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  • thomasjdavies9

Day 27. Alston to Dufton. 20 miles - Why you should never stop moving on the Pennine Way.

After yesterday's rather tame filler day, today was an altogether different beast. Sure 20 miles has become practically par for the course, but today would tackle 3 separate peaks and reach the highest point of the entire 1200 mile journey, the 893 metre high summit of Cross Fell. Bring it on.

I began the day by breaking my fast with Don from the night before. The breakfast was fine, but not picture worthy so I'll move swiftly on. Tummy rumbling worryingly from my curry the night before, I took to the 4 mile path to the small village of Garrigill. Ye gods what a boring morning, I felt supremely happy to be fed, watered and back on the trail (and not, say, stuck in the office), but any vivacity I possessed was swiftly drained by the sheer drudgery of the PW. Anyway, I got to Garrigill and it was lovely, but again completely dead, so I took a short break, purchased a good luck Wispa from the ancient Post office, and moved swiftly on. Unfortunately, I moved onto a ceaseless, unending climb up into the hills. The gravely path frequently broke underfoot and the higher I climbed, the colder it became as the clouds rolled in menacingly.


The bleak climb to Cross Fell

The ascent continued for hours until, when near the top and in freezing temperatures, it began to rain and hail at the same time - impressive. As luck would have it, I stumbled across a bothy when nearly at Cross Fell's peak, and jumped inside to escape the tumultuous conditions. Upon checking the Internet, I realised it was half time in the crunch non league play off tie between the giants of Fylde FC, and the titans of Solihull Moors - as I'm certain you all enjoyed this game live, I'm confident I can continue without fear of spoiling the result for you. Somehow, with hail bouncing off the windows like angry ping pong balls, I had full signal and so turned on the BT app and enjoyed. Trouble is, I'd gone from 2 degrees and moving around this morning, to - 2 and sitting perfectly still in the bothy. At full time I  physically could not move my hands to put my phone down, and saw my fingernails had turned a rather fetching shade of blue.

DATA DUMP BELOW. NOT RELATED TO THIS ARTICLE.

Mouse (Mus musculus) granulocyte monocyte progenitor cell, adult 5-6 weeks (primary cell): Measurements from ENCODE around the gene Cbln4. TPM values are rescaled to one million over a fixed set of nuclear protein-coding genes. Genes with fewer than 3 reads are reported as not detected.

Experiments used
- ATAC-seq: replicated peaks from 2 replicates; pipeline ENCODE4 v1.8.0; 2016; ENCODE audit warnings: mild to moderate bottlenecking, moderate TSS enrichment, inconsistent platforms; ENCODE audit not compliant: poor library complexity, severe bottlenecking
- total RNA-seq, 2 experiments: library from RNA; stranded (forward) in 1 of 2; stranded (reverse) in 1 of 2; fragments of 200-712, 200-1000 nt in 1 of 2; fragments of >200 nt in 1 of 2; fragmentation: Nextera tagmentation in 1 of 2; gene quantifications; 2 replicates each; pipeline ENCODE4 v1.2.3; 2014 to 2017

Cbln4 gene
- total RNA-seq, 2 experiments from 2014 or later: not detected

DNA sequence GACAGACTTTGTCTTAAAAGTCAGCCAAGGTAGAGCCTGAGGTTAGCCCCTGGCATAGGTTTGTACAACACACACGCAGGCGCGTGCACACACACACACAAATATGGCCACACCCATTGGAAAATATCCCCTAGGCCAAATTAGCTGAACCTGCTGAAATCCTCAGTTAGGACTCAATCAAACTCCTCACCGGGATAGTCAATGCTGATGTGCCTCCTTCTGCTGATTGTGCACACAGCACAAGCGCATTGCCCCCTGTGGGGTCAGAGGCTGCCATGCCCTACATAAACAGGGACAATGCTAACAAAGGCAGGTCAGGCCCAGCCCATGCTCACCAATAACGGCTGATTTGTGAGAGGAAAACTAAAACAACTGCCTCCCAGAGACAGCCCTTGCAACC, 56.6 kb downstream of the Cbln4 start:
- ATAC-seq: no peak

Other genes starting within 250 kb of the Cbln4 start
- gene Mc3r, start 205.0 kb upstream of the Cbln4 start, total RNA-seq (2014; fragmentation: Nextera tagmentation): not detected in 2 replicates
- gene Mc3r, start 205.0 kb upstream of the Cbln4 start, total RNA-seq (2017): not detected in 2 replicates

A bothy with a view

I packed up as quickly as I could and moved on, but my hands were like ice, truth be told I was a little concerned, here I was alone on a mountain in the hail with no gloves, blue fingernails and a sneaking suspicion Solihull moors were just robbed blind. After half hour of deliberate walking I began to get some feeling back in my fingers, only to be 'treated' to the summit of Cross Fell. Imagine a desolate hill that rises into the clouds with a flat top strewn with dull splinters of grey rock and nothing to see for miles around other than more bleakness and you have Cross Fell. What a completely charmless place.


Cairns on Cross Fell

And after Cross Fell? A swift and steep descent followed immediately by another massive hill barely a metre smaller than the fell I had just bested. This one did have a gigantic golf ball at its summit which served as a radar point, but I didn't even stop for a picture. And after that? Bang, hill 3 straight away with zero time to recover. Hail, sleet, snow, rain, each hill had its own specific blend of those ingredients, but much like all lager (water, hops, malted barley, yeast), they tasted basically the same.


When the weather briefly abated, the views were rather nice

The descent into Dufton was the kind of perilous, sheer drop that surely claims the lives of hundreds of sheep, several cows, the odd hiker and even the occasional bird every year. I'm not ashamed to admit I fell flat on my arse twice as I navigated to the bottom. Dufton was OK at best, and my youth hostel was honestly lovely, but the real let down was the Stag Head Inn, which advertised itself as a real ale pub, then deigned only to serve 14 different lagers and a couple of scrumpies. Tut tut. For many, today would be one of, if not THE highlight of the PW, I think I have to concede early here and say I just don't get it. I've seen the moors up close, I've gone as high as the pennines climb, and I've witnessed the wildlife (mainly moss and mossy looking sheep) and I'm far from impressed. Oh well, only another (checks notes)... 180 miles to go....

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